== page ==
Now that the book is done, her latest passion is redecorating the interior of her condo with antique and vintage textiles, including 1930s velvet and 1920s silk. She has a working 1930s phone in her bedroom.

Other prized possessions include an early edition of Ventura’s first newspaper, the Ventura Signal; photos dating to the 1880s; scores of Ventura County History Museum “Quarterlies”; local high school yearbooks dating to 1926; and 200 turn-of-the-century postcards.

She recently discovered some Prohibition-era Ventura police reports. In one, a 21-year-old man caught with five pints of liquor and a .38-caliber Smith & Wesson revolver is “released on condition he leave town.” In another, a man was cited and jailed for alleged vagrancy and “mooching from house to house on San Clemente Street.”

“I love Ventura,” Jackson said. “It’s such a cool town. It’s like an onion. Once you pull back one layer, you reveal more.” --This text refers to an alternate Paperback edition.

About the Author

For this new retrospective, local historian, collector, lecturer, and tour guide Glenda J. Jackson has selected rare and historic images from private collections to continue her evocative tour through her beloved city's past, begun in her 2005 companion volume on Ventura in Arcadia Publishing's Postcard History Series.

Customer Reviews

3.7 out of 5 stars
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Most Helpful Customer Reviews

Format: Paperback Verified Purchase
the book binding is bad. the pages are falling out . I like the content ,but I have to be careful the pages don't all fall out.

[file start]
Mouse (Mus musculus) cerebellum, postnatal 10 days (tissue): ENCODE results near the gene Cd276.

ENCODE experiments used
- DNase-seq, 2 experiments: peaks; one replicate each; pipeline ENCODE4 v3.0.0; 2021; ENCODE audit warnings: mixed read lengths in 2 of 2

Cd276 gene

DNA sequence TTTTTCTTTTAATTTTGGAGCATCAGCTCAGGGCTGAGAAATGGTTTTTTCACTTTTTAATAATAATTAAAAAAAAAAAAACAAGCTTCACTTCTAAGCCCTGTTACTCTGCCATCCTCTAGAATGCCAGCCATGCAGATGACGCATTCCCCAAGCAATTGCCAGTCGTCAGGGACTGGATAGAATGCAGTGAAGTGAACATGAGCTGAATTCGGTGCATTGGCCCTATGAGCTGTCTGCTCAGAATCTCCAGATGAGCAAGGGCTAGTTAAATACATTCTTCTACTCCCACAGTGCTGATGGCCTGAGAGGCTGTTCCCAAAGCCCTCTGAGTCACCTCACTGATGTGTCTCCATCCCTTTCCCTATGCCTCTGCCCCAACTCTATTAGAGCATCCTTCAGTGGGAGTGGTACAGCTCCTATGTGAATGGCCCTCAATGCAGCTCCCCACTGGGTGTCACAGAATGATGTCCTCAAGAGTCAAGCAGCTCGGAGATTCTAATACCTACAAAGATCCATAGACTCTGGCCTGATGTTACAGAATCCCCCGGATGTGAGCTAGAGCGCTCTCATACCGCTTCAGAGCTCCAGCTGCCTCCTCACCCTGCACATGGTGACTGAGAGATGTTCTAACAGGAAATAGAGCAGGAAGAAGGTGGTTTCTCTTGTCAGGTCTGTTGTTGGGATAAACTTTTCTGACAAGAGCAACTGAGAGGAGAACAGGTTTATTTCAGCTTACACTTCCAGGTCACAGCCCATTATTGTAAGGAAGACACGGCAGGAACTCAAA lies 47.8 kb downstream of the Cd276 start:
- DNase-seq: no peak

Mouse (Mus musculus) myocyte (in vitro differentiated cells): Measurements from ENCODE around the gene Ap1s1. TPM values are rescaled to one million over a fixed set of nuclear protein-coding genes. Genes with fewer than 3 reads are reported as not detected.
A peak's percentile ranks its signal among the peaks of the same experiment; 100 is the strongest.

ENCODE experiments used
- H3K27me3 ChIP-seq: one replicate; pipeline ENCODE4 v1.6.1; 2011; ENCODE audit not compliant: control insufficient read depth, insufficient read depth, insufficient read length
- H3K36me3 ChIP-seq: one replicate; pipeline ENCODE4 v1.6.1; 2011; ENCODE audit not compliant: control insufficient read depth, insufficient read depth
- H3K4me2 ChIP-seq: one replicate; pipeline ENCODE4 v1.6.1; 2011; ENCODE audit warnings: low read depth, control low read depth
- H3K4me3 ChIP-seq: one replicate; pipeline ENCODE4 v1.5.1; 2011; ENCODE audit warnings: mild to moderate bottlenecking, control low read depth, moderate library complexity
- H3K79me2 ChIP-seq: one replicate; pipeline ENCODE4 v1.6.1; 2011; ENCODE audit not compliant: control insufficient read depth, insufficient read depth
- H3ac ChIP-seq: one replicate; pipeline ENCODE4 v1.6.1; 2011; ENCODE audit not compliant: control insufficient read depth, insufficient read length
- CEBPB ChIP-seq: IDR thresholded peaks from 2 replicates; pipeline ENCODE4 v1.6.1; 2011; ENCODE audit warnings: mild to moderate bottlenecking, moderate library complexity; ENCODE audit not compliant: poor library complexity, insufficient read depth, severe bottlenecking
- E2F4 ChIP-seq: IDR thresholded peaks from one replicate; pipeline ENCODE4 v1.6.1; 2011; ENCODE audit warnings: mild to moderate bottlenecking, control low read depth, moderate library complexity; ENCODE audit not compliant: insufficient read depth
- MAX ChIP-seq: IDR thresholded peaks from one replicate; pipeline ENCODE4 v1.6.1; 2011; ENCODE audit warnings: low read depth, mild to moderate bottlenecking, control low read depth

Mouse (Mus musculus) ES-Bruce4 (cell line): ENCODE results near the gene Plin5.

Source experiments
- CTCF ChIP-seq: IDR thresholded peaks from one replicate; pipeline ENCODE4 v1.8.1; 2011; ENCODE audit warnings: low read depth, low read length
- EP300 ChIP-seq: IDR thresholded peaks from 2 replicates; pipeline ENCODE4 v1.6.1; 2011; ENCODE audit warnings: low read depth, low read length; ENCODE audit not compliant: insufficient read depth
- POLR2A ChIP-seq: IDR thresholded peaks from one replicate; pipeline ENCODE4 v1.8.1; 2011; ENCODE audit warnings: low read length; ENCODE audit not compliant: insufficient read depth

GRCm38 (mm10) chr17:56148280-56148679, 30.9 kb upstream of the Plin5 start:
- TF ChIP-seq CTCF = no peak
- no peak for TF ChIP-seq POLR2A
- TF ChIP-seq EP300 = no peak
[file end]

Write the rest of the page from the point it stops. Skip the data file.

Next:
I was born and lived many years in Oxnard. There was a cattle feed yard west of Ventura somewhere near the river on the south side of the highway .Had the name of two persons .I was hoping the book had some information on them. Alas ,no luck. I do enjoy your books.
Manuel F Oliveira
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By star-finder on March 22, 2013
Format: Paperback Verified Purchase
This is basically a photographic history of Ventura, CA. in the early 1900. Very interesting and informative. The book is well done and I would recommend it for anyone interested in the history of this area. A great book. .. Enjoy...
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By D. C. Johnson on November 3, 2014
Format: Paperback Verified Purchase
I bought this book for myself because I grew up in Ventura and I miss it so much. I like it so much, I think I'll give it to my dad. I think he would really like it too.
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More About the Author

I've always loved history and wanted to be an archaeologist "when I grew up." Well, I guess you could say I achieved that goal in a round about way by writing two (soon to be three) local history books on my hometown, Ventura.

I started my freelance career actually way back in 1985 when I sold my "Spider Cake" recipe to Good Housekeeping Magazine. The fact that somebody wanted to buy something I created and publish it, well, that was the proverbial icing on the cake! I've freelanced articles to magazines such as American Country Collectibles, Income Opportunities and Victorian Homes.

I've recently begun to delve into the more creative side and my first "altered art" entry was selected to appear in Belle Armoire Art to Wear magazine as part of a "Petite Couture" artist challenge. There's something about altered (or assemblage) art that fascinates me. I've entered another piece and hope to see it gracing the pages of the Nov/Dec issue of Belle Armoire Art to Wear.

But I've had the most fun digging up little known anecdotes about Ventura to share them through my history books and local historical walking tours.

Not only do I love history, I live it. I've been a collector of antiques and Victoriana for decades and while my humble condo may be circa 1980, the interior is circa 1900. I was definitely born in the wrong era! I also enjoy collecting vintage clothing and several times a year, you'll find me hauling boxes and dress forms to a ladies luncheon for a talk on clothing, etiquette or romance.

Questions? You can email me at